Suppliers of Wi-Fi to Isle of Man Transport, Icomera UK demonstrated their competence in providing the ‘connected bus’, working together with other suppliers.
With nearly half of all UK transactions still being cash, Scan Coin engaged delegates attention on the need for software upgrades to support forthcoming changes to the pound coin and £5 note. This will be done automatically for those holding a maintenance contract for its machines. The company’s products are tested with the Bank of England to accurately recognise legal currency.
McKenna Brothers showed their new 20mm deep Ultima next stop sign which is also suitable for bus stop and coach applications. The unit has the choice of white or amber LEDs together with multiple mounting options and the ability to be messaged using a blue tooth connection. It complements the full Ultima range. The company has supplied audio and visual next stop announcement systems across the Isle of Man Transport fleet.
Aunde group company Isringhausen is a major supplier of OEM seating to the UK market with the Isri brand applied to previously Esteban products. Further development of the Civic range including USB connection options was on display.
Mix Telematics Europe supply telematics to a number of ALBUM member organisations. In support of improved driver engagement, it was promoting its MyMix tool. This allows drivers to access their performance information through the web or a mobile device. Additional functionality to be added includes fatigue management and driver training requirements.
Ticketer have provided a full ticketing system across the Isle of Man Transport fleet featuring both fixed and hand held machines in support of the introduction of an ITSO based smartcard scheme. Use of the hand held machines extends to the Douglas horse tram service, tickets being printed with the name of the horse pulling the tram!
Amongst their extensive range on display, Ashtree Vision and Safety included examples of its ‘Vintage’ traditional mirrors reintroduced for heritage vehicles. For modern vehicles, its Cyclesafe blind spot mirror is now available with a yellow frame.
INIT demonstrated the integrated system developed for Nottingham including the Robin Hood Card, claimed to be the UK’s first fully integrated capped fare multi-modal ticketing scheme in the UK. The company showcased two new ticketing products, the EVENDpc2 ticket machine and the PROXmobil3 passenger terminal.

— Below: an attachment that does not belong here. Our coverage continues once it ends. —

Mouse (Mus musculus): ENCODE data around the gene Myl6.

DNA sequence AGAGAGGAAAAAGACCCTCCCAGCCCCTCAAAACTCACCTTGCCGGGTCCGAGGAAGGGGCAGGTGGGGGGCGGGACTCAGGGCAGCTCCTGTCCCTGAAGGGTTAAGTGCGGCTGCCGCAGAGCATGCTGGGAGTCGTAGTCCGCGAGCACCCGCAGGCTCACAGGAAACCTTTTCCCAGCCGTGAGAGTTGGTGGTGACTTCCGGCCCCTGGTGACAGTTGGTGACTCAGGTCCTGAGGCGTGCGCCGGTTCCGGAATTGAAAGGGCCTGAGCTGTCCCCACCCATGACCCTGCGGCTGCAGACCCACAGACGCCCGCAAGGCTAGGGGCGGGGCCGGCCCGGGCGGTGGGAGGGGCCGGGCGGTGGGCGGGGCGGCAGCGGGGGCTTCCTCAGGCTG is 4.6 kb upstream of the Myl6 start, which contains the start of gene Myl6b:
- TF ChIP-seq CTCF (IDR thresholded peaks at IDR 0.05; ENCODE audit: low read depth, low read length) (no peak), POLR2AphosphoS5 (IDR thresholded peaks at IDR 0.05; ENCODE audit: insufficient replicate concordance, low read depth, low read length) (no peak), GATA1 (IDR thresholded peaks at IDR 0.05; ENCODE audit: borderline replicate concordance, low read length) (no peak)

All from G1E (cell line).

Quantum was the focal point of the Q’Straint stand with operators who have trialled it seeing it as a significant advance in the safe carriage of wheelchair passengers. The trials have confirmed the product’s mechanical reliability and provided greater understanding of what operators and passengers require in the production model for which orders are now being received.
A new process being introduced by E-Leather will see the material available in a printed format with the ability to have virtually any design applied. The example on display showed a very effective snakeskin effect but the process could be used to add advertising material as a low cost way to increase revenue.
Further products and services were displayed by Zeta Automotive, Timespace Technology (digital video recorders), Base (digital systems), 21st Century Technology (CCTV and passenger information systems), Corethree (mobile ticketing systems), PSV Glass, Optimum Oils, Autosound (audio, video and CCTV systems), Invertec Interiors (lighting and panelling), TEK Seating (drivers’ seats), First Corporate Clothing (uniforms) and Backhouse Jones Solicitors.
In addition, there were stands from UK Bus Awards and Visit Blackpool (where ALBUM 2017 will be held) plus a gift and information stand for Isle of Man Transport.
The opportunity for networking is a key feature of ALBUM and this year’s event excelled in the opportunities provided on both conference days. The rather grey Tuesday evening featured a non stop journey along the Isle of Man Steam Railway for a Mercedes-Benz sponsored dinner at Bradda Glen, returning by Isle of Man Transport Citaro whilst the Allison Transmission sponsored Gala Dinner at the Villa Marina on Wednesday evening formally closed the event. Through a raffle and auction, around £8,500 was raised for three charities: The Poppy Appeal, Hospice Isle of Man and Casa Familia Madre Columba children’s home in Romania.
The latter charity is promoted by Dave Myers from the Hairy Bikers who provided the evening’s after dinner entertainment. After is not quite correct though, as the duo of Dave Myers and Si King, cooked the evening’s desert live on stage whilst answering some fairly curved ball questions from the audience. Musical entertainment was provided by the Bombshell Belles.
Either side of the conference, there was the opportunity to sample the island’s attractions either on formal tours or by using the Go smartcard courtesy of Ticketer to individually sample trains, trams and buses. The Isle of Man Bus Museum featured in a number of tours and Bus and Coach Buyer will be reporting on its activities in a forthcoming issue. On the Monday before the conference, the Scania sponsored ALBUM Corporate Golf Day was held at Castletown Links.
ALBUM returns to Blackpool for its 2017 conference to be held at the resort’s Hilton Hotel on 9th/10th May hosted by Blackpool Transport. Further details on ALBUM, the organisation for senior managers in non aligned local bus companies, can be found at www.album-bus.co.uk.